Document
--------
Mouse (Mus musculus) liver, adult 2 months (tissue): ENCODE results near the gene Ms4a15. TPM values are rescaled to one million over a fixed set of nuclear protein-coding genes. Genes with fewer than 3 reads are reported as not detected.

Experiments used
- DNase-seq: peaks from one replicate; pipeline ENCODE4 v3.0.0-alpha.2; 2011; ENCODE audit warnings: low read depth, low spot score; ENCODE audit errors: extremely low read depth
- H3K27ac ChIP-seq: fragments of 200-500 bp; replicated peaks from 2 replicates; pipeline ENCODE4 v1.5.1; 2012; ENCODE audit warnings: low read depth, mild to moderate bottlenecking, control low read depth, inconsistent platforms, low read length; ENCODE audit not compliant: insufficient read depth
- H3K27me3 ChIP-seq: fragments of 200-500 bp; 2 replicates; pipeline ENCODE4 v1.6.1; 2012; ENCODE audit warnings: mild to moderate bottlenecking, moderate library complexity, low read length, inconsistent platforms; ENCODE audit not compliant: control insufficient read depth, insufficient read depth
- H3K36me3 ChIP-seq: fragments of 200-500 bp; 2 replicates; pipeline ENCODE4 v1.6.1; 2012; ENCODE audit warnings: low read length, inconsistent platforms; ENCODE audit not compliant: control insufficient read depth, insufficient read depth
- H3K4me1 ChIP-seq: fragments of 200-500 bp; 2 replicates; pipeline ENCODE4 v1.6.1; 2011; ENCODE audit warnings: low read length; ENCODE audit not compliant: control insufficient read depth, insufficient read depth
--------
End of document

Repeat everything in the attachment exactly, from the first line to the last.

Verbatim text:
Mouse (Mus musculus) liver, adult 2 months (tissue): ENCODE results near the gene Ms4a15. TPM values are rescaled to one million over a fixed set of nuclear protein-coding genes. Genes with fewer than 3 reads are reported as not detected.

Experiments used
- DNase-seq: peaks from one replicate; pipeline ENCODE4 v3.0.0-alpha.2; 2011; ENCODE audit warnings: low read depth, low spot score; ENCODE audit errors: extremely low read depth
- H3K27ac ChIP-seq: fragments of 200-500 bp; replicated peaks from 2 replicates; pipeline ENCODE4 v1.5.1; 2012; ENCODE audit warnings: low read depth, mild to moderate bottlenecking, control low read depth, inconsistent platforms, low read length; ENCODE audit not compliant: insufficient read depth
- H3K27me3 ChIP-seq: fragments of 200-500 bp; 2 replicates; pipeline ENCODE4 v1.6.1; 2012; ENCODE audit warnings: mild to moderate bottlenecking, moderate library complexity, low read length, inconsistent platforms; ENCODE audit not compliant: control insufficient read depth, insufficient read depth
- H3K36me3 ChIP-seq: fragments of 200-500 bp; 2 replicates; pipeline ENCODE4 v1.6.1; 2012; ENCODE audit warnings: low read length, inconsistent platforms; ENCODE audit not compliant: control insufficient read depth, insufficient read depth
- H3K4me1 ChIP-seq: fragments of 200-500 bp; 2 replicates; pipeline ENCODE4 v1.6.1; 2011; ENCODE audit warnings: low read length; ENCODE audit not compliant: control insufficient read depth, insufficient read depth